A basic promise of open-source code is that even if a company goes out of business, the source code can live on. Back in October 2016, after seven years of effort, the company behind the popular open-source RethinkDB database announced that it was ceasing operations.
The fact that RethinkDB was open-source should have helped to ensure that the code would live on, but the reality is that not all open-source licenses are equally friendly for commercial development. RethinkDB had been licensed under the GNU Affero General Public License, which is a reciprocal open-source license. With such a license any changes made to code must be contributed back, which isn't something that all organization want to do.
As such, the Cloud Native Computing Foundation (CNCF) announced on Feb. 6 that it paid $25,000 to acquire all of the RethinkDB code, copyrights and assets. The CNCF then re-licensed all the code under the Apache Software License version two, which does not have the same strict requirement for code contributions. CNCF has subsequently contributed the code to the Linux Foundation. CNCF itself is a Linux Foundation Collaborative Project.
"CNCF saw the opportunity to salvage an enormous investment with a small incremental contribution,” CNCF Executive Director Dan Kohn said in a statement. "Now that the software is available under the Apache license, the RethinkDB community has the opportunity to define the future path for themselves."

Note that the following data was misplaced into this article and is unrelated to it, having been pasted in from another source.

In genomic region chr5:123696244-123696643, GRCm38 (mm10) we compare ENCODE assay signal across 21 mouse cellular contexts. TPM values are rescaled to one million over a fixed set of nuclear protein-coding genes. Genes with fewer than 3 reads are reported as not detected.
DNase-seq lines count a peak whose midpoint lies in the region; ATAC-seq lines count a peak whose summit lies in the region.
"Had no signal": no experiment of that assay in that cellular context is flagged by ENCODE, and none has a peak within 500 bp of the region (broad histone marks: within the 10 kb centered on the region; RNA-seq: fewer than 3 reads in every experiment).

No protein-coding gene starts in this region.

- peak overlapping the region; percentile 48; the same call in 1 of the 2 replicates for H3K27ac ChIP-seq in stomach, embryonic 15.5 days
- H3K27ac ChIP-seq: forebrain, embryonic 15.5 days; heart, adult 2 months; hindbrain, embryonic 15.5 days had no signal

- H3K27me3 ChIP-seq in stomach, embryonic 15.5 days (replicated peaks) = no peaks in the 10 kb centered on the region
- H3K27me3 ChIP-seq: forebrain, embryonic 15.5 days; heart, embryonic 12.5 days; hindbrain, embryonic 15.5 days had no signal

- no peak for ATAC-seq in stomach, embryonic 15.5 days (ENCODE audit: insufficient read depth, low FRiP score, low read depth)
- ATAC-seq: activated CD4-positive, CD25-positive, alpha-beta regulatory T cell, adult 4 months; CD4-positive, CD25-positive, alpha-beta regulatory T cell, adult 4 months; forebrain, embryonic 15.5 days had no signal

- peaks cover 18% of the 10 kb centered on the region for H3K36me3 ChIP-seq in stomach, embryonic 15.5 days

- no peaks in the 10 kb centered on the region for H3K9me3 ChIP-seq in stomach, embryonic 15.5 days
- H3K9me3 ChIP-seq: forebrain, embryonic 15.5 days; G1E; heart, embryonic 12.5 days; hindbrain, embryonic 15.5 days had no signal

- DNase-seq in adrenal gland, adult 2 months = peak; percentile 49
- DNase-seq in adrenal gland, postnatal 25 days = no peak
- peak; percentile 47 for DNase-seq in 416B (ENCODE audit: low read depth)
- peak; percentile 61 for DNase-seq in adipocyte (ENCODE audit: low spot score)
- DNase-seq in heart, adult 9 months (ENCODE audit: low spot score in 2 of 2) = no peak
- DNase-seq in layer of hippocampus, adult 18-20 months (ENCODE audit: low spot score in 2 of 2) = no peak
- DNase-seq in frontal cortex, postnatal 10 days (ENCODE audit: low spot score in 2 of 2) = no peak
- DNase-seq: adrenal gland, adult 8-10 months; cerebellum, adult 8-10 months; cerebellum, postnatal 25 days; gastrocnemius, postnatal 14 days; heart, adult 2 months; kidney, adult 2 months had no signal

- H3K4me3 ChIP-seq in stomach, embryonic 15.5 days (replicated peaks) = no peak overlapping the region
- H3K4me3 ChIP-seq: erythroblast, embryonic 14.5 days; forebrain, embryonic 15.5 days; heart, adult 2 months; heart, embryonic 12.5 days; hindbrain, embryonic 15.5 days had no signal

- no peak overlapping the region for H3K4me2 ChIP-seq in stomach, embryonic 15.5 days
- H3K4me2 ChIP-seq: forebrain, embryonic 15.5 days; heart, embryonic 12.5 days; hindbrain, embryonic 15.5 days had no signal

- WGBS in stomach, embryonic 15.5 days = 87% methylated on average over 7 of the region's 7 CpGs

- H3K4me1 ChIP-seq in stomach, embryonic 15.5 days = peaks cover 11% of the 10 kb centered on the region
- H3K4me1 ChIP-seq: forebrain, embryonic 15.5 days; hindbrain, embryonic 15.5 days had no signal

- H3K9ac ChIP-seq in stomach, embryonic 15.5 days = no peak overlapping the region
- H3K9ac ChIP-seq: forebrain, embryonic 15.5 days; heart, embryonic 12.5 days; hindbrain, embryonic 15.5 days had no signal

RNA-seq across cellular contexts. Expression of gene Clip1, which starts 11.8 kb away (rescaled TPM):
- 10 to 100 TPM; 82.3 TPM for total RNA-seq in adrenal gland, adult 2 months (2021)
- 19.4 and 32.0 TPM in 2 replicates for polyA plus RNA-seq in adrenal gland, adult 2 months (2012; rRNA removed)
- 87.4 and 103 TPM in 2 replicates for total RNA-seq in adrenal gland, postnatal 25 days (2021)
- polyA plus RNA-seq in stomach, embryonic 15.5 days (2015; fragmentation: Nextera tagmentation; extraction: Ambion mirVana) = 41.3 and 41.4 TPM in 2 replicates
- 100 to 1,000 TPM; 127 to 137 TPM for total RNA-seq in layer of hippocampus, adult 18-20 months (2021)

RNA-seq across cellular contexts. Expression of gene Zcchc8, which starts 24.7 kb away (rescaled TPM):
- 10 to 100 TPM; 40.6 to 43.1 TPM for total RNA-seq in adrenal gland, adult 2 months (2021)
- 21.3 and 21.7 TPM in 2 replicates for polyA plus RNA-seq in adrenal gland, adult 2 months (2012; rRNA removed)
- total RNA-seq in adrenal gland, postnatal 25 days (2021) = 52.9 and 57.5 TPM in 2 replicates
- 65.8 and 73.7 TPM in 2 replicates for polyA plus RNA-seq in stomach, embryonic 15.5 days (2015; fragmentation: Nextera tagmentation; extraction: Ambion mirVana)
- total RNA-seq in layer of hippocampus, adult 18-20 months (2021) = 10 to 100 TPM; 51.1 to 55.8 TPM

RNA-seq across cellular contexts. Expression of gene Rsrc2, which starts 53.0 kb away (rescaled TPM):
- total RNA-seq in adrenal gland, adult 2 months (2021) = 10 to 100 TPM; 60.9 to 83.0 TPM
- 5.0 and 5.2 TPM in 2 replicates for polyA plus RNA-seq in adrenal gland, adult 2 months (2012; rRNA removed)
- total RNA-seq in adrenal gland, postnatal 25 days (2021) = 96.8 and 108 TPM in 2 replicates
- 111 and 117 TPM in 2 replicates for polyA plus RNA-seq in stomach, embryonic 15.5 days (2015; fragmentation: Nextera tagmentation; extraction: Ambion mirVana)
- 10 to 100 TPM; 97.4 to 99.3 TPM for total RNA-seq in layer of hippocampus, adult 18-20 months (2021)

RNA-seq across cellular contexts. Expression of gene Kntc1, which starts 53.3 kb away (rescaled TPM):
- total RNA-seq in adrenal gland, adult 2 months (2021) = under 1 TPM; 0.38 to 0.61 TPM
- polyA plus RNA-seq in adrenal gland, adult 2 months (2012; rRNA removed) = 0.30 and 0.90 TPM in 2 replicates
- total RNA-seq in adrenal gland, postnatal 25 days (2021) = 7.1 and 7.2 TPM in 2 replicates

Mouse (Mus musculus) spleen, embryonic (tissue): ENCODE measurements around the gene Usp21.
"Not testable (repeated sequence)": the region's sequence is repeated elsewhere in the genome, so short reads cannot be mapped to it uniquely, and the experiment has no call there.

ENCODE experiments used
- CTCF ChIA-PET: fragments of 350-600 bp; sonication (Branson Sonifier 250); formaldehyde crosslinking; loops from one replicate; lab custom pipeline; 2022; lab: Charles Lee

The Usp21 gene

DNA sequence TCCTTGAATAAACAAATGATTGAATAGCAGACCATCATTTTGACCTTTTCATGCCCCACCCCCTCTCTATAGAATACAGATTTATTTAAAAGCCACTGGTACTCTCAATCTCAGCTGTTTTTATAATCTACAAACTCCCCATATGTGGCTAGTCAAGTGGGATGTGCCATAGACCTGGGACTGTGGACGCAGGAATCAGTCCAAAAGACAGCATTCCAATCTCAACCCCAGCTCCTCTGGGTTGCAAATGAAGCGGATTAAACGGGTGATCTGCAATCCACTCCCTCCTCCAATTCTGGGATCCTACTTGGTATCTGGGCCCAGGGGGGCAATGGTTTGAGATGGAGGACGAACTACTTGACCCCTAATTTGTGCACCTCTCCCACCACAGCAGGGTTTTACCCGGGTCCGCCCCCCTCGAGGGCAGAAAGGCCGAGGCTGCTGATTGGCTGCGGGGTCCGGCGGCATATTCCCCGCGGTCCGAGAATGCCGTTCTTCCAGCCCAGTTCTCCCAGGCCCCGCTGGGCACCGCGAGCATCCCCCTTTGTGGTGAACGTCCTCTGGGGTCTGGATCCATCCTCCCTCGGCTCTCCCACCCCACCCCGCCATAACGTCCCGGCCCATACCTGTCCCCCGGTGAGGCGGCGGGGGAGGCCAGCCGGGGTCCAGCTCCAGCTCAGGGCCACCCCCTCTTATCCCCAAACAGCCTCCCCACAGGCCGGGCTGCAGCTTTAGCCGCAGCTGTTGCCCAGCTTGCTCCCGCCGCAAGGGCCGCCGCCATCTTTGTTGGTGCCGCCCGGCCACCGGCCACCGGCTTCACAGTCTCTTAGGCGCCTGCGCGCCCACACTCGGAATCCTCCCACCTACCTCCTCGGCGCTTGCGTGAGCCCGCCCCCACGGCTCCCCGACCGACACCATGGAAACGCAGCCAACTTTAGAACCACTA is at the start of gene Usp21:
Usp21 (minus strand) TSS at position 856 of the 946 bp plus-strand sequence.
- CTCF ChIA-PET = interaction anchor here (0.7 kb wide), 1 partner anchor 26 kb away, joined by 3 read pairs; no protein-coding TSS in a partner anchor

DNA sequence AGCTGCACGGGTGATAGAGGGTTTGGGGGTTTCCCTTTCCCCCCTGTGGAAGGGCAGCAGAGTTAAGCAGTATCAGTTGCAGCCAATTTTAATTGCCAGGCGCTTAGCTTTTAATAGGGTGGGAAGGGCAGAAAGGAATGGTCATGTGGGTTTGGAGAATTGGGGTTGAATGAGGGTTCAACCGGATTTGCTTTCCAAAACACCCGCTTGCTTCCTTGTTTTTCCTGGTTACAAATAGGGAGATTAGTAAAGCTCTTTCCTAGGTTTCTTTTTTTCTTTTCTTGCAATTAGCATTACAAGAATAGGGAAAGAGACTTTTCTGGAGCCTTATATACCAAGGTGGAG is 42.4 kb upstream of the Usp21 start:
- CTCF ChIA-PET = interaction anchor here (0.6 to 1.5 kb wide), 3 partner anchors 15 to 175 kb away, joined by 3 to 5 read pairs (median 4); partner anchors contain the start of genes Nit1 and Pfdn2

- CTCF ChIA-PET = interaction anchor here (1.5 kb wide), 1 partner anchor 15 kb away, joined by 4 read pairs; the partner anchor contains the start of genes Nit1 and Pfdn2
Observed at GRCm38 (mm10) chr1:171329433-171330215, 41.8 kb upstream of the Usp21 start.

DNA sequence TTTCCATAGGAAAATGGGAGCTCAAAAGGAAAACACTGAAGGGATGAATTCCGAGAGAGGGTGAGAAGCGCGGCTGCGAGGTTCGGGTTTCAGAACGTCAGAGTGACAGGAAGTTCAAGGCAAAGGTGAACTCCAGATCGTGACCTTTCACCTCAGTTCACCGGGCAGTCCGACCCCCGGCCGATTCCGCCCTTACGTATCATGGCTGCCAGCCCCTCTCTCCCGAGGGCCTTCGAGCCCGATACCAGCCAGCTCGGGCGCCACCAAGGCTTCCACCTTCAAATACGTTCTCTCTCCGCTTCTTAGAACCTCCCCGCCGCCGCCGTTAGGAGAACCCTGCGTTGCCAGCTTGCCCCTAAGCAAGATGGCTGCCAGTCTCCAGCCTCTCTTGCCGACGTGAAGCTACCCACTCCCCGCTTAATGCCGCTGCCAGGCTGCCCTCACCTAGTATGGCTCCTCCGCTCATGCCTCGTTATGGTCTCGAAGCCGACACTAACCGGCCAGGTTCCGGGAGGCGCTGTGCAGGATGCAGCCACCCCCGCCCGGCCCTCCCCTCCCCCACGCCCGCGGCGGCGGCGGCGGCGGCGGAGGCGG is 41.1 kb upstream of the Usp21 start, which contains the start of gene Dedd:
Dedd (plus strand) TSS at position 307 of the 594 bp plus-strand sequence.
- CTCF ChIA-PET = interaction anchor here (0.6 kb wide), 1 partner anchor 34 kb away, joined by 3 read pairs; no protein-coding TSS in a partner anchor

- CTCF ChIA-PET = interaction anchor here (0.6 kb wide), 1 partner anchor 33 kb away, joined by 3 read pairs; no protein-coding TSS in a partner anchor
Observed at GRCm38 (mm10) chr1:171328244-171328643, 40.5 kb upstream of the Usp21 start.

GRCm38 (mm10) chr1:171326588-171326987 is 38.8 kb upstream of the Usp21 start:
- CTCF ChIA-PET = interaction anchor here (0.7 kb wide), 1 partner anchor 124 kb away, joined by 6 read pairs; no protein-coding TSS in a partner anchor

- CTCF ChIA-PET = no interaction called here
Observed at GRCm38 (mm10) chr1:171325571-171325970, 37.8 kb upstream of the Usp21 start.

According to RethinkDB's frequently asked questions (FAQ) on the database, the structure is somewhat similar to MongoDB, though it offers more abstraction.
"RethinkDB’s feeds integrate seamlessly with the query computation engine, and allow you to subscribe to changes on query results, not just raw replication data," RethinkDB's FAQ states. "This architecture dramatically reduces the time and effort necessary to build scalable realtime apps."
Work is currently ongoing for the RethinkDB 2.4 release in the open-source community project on GitHub.
Sean Michael Kerner is a senior editor at EnterpriseAppsToday and InternetNews.com. Follow him on Twitter @TechJournalist.